Op-ed: The Revolutionary Power of Food | Civil Eats

Op-ed: The Revolutionary Power of Food

revolutionary fist holding a fork

In my many years of organizing community kitchens, I have seen how food—and organizing to feed people in need—can create profound benefits in even the poorest communities, uniting, organizing and instigating change from the bottom up. And through a review of history, I have also repeatedly encountered the ways food sits at the center of revolutionary movements.

As we mark the Fourth of July—following our first-ever national recognition of Juneteenth as a “second Independence Day”—it’s worth recognizing the power of food to ignite movements for justice and change around the world, and throughout history.

The Abolition Movement in England

In the late 1700s, Thomas Clarkston saw the light of abolition while preparing an essay at Cambridge University arguing against the slave trade. With a young person’s zeal, he set out to be part of the abolition movement, distributing thousands of copies on his travels throughout England, and became a founding member of the Society for Effecting the Abolition of the Slave Trade, whose members would actively work to get Parliament to end the slave trade.

The group developed the Free Produce Movement as a way to pressure Parliament to act. Urging consumers not to purchase goods made with slave labor—particularly sugar, the widely popular import that had become a staple in almost every British household—Clarkston’s group created the first modern boycott. Although the boycott was not financially crippling in and of itself, it served a higher purpose in revealing the power of poor people’s commerce, when combined and withheld, as well as the fast growing dedication of women to be involved in political action. Through this effort, and years of hard work, in 1807, England became the first European power to abolish slavery.

Mahatma Gandhi’s India

In the 1920s, Mahatma Gandhi used the same tactic to help liberate India from generations of English colonial rule. The key to British rule, Gandhi knew, was to exploit divisions of creed, caste, and community to keep Indians divided and fighting each other, and keep them under British control.

Gandhi, in seeking something to unite all Indians, found it—in salt. The British had made it illegal for Indian people to produce or sell salt; instead, they were forced to buy it from the British.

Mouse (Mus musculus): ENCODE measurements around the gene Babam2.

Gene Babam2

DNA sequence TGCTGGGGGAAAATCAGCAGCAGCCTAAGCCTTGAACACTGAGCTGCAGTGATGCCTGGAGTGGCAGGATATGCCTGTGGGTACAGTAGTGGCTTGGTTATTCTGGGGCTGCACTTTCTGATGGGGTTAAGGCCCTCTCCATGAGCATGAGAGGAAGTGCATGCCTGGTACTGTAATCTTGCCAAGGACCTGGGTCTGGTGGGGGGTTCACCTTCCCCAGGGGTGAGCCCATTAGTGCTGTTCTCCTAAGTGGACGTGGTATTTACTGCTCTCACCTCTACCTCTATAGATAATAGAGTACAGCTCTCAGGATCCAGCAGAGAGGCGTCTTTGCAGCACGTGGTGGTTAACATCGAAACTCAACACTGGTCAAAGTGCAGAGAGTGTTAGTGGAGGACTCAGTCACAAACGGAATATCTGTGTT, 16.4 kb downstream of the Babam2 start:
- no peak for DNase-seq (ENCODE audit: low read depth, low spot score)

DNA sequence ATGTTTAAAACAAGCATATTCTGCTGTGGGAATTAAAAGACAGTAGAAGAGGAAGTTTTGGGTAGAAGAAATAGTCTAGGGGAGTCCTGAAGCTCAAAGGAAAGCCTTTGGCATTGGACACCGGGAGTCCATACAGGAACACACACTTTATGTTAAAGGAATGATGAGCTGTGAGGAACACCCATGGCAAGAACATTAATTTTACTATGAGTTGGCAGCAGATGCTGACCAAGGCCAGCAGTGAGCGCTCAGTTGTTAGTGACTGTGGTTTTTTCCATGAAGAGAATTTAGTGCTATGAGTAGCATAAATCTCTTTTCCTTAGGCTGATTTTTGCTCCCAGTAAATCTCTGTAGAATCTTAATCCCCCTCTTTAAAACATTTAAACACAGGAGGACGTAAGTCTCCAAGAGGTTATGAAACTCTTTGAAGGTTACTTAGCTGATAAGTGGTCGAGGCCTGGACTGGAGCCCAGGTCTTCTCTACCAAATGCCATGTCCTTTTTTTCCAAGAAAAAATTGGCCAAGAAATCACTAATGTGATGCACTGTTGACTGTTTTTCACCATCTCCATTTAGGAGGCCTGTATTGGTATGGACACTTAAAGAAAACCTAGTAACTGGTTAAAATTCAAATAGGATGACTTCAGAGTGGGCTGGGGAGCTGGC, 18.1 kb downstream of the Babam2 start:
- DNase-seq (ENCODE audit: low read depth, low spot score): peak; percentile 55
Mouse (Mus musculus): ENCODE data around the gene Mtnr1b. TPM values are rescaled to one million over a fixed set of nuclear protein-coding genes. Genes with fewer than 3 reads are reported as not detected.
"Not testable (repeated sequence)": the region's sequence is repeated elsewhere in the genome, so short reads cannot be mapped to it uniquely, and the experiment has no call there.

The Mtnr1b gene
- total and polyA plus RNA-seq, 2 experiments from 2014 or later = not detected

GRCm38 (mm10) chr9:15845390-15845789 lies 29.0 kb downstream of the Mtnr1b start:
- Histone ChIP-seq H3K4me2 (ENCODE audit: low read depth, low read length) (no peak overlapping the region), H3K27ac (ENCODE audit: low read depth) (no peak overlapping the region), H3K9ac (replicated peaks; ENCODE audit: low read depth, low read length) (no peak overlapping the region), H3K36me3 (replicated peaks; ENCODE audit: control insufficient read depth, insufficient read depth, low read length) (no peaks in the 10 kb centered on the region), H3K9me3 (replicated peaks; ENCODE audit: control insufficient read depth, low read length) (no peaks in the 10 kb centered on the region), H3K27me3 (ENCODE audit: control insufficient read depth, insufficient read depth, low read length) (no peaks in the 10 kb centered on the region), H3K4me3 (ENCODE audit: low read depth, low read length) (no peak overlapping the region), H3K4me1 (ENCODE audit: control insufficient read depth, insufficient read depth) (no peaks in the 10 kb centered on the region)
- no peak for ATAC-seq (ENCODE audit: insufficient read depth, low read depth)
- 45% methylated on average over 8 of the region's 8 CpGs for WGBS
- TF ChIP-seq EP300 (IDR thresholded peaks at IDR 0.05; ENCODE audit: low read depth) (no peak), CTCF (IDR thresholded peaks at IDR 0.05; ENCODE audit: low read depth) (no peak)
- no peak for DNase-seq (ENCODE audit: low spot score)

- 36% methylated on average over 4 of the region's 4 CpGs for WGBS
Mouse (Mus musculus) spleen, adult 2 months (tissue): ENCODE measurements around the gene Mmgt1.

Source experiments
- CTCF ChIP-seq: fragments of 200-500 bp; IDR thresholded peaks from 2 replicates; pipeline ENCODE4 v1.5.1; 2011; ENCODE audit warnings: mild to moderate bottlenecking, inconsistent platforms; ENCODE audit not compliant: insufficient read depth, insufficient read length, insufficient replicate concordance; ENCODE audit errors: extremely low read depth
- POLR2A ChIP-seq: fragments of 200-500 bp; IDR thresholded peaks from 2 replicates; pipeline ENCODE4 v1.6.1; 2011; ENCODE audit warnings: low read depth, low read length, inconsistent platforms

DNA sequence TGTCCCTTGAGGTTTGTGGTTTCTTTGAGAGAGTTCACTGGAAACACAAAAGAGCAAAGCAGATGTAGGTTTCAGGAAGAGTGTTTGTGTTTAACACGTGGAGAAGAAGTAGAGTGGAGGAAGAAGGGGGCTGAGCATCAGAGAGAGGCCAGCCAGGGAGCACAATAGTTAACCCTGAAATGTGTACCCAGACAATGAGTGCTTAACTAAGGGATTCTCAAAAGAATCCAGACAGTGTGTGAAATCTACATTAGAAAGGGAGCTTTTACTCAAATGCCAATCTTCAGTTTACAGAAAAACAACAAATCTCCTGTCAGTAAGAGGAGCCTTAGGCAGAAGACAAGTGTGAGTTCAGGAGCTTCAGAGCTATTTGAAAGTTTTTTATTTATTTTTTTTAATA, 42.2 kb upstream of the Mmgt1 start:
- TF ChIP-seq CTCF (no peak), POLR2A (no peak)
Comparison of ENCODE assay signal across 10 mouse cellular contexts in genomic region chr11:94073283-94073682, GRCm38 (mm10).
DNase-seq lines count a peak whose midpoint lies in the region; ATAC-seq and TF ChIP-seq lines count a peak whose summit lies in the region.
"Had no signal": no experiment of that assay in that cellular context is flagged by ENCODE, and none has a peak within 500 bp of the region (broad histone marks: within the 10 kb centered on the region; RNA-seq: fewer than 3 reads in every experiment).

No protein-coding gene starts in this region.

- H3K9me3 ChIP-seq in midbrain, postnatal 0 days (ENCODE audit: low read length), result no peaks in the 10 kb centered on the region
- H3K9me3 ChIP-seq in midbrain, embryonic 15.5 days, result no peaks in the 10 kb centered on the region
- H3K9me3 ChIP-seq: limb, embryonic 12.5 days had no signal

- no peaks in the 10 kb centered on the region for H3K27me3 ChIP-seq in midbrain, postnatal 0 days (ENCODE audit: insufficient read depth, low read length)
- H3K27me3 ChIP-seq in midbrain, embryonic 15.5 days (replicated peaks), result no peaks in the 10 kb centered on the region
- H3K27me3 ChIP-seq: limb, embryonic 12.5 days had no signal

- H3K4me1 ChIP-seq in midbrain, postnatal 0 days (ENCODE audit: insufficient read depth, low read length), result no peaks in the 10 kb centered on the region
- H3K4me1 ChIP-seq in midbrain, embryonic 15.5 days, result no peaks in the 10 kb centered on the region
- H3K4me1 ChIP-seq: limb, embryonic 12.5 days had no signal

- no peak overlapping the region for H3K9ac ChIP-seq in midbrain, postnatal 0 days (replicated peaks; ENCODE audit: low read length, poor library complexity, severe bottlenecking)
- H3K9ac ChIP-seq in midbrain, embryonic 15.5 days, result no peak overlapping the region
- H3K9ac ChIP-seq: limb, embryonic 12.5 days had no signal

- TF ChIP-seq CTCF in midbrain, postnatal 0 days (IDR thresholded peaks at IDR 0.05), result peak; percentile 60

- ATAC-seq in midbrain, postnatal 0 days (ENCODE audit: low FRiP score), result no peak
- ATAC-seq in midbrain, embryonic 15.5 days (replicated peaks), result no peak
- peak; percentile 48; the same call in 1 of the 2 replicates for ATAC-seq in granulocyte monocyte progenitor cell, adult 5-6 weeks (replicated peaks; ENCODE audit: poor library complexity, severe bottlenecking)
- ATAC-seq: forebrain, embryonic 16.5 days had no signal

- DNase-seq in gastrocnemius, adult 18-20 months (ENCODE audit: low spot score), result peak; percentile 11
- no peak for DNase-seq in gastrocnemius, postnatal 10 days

Gandhi challenged the people of a divided India to see their shared subjugation through salt, and at the end of his famous March to the Sea in 1930, he announced his intention to challenge that policy with his “Salt Satyagraha.” Gandhi, like the British abolitionists before him, used the power of food to unify, and everyday commerce to amplify that unity. It would take another 17 years for Indians to gain independence, but it was simple salt that finally united the nation’s diverse population behind the cause.

Indigenous Sovereignty in the Early Americas

In the Americas, food has a long history of being used to unite subjugated peoples. In 1540, when the Spanish colonizer Francisco Vázquez de Coronado ventured north out of modern day Mexico in search of Cibola, the fabled golden city, he encountered the diverse pueblo communities of the Southwest. Over the next 100 years, Spanish soldiers, missionaries, and settlers enslaved natives, introduced diseases and weapons, and relentlessly punished those who practiced ancient faith traditions.

When Po’pay, a leader from the Ohkay Owingeh Pueblo, was arrested and publicly whipped in the plaza of Santa Fe, he swore to drive the Spanish out. For five years, Po’pay built alliances amongst diverse, and often hostile, pueblo communities throughout the region. When the final stages of the uprising were being planned, he devised an ingenious use of a staple food to coordinate the attack.

Along with the “three sisters” of corn, beans and squash, maguey—a relative of the agave plant—has been a mainstay of the Indigenous diet for centuries, used as nourishment and medicine, its fibers woven to make paper, clothing, and rope.

To insure that they acted simultaneously, Po’pay sent runners to all the pueblos with a knotted cord of maguey, with instructions to untie a knot every day. The day the last knot was undone was the day to attack the colonizers.

The Pueblo Revolt of 1680 succeeded in uniting the pueblos and expelling the Spanish for 12 years. Although the Spanish returned with a fury, and brutally re-conquered the region, many of the faith traditions that Po’pay fought to preserve remain defiantly intact to this day.

The U.S. Food Justice Movement

Almost 300 years later, food would again unite revolutionaries in the American West, drawn together by their Spanish roots and a shared history of abuse and lack of basic human rights in their places of employment.

In 1965—just as it is today—most Americans enjoyed cheap, plentiful food, while ignoring the plight of the migrants who planted, picked, and packed it. Landowners pitted migrant workers against one another, hiring Mexican and Filipino workers as strikebreakers when their competing unions stopped work.

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When Larry Itliong, who headed the Agricultural Workers Organizing Committee, led Filipino workers out on strike against Coachella Valley growers, he appealed to César Chávez—who led the competing National Farm Workers Association—to not only not help break the strike, but to join them and form a united front to demand better wages and basic human rights.